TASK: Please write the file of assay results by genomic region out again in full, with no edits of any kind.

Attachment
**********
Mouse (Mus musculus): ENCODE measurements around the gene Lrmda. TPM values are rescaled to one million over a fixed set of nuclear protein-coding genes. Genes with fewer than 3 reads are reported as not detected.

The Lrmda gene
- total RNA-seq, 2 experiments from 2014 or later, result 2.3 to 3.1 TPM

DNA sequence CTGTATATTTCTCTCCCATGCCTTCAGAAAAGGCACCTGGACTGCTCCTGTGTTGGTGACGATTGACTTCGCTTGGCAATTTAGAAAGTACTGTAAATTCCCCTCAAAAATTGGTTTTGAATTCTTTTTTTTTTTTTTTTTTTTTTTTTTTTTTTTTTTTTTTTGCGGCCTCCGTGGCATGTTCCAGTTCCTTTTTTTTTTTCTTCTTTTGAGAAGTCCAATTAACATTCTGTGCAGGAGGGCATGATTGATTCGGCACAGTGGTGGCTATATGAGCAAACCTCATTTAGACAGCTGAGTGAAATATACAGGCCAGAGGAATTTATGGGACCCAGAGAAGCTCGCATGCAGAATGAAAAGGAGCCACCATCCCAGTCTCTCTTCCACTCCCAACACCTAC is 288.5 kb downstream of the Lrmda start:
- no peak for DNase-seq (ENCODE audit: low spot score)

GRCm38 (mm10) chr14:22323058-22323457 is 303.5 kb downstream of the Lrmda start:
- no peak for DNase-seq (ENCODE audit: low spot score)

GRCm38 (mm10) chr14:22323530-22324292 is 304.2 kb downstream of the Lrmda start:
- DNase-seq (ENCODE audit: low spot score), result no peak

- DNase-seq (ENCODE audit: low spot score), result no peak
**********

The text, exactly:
Mouse (Mus musculus): ENCODE measurements around the gene Lrmda. TPM values are rescaled to one million over a fixed set of nuclear protein-coding genes. Genes with fewer than 3 reads are reported as not detected.

The Lrmda gene
- total RNA-seq, 2 experiments from 2014 or later, result 2.3 to 3.1 TPM

DNA sequence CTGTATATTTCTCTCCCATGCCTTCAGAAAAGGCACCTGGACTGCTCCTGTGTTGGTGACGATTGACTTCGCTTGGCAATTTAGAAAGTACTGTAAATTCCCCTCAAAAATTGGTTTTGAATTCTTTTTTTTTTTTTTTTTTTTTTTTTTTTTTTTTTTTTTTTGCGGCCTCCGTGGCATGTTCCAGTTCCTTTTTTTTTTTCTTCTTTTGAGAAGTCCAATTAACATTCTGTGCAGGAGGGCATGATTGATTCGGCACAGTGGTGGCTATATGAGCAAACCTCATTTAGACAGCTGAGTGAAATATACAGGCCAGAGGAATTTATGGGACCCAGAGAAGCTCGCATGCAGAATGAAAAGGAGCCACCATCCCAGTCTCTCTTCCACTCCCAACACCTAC is 288.5 kb downstream of the Lrmda start:
- no peak for DNase-seq (ENCODE audit: low spot score)

GRCm38 (mm10) chr14:22323058-22323457 is 303.5 kb downstream of the Lrmda start:
- no peak for DNase-seq (ENCODE audit: low spot score)

GRCm38 (mm10) chr14:22323530-22324292 is 304.2 kb downstream of the Lrmda start:
- DNase-seq (ENCODE audit: low spot score), result no peak

- DNase-seq (ENCODE audit: low spot score), result no peak